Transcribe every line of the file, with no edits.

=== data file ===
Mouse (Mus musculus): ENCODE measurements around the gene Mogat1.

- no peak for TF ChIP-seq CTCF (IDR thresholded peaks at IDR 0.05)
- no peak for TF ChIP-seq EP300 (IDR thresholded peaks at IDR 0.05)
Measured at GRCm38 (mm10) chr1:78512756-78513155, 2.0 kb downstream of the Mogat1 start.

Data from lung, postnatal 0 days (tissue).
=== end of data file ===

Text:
Mouse (Mus musculus): ENCODE measurements around the gene Mogat1.

- no peak for TF ChIP-seq CTCF (IDR thresholded peaks at IDR 0.05)
- no peak for TF ChIP-seq EP300 (IDR thresholded peaks at IDR 0.05)
Measured at GRCm38 (mm10) chr1:78512756-78513155, 2.0 kb downstream of the Mogat1 start.

Data from lung, postnatal 0 days (tissue).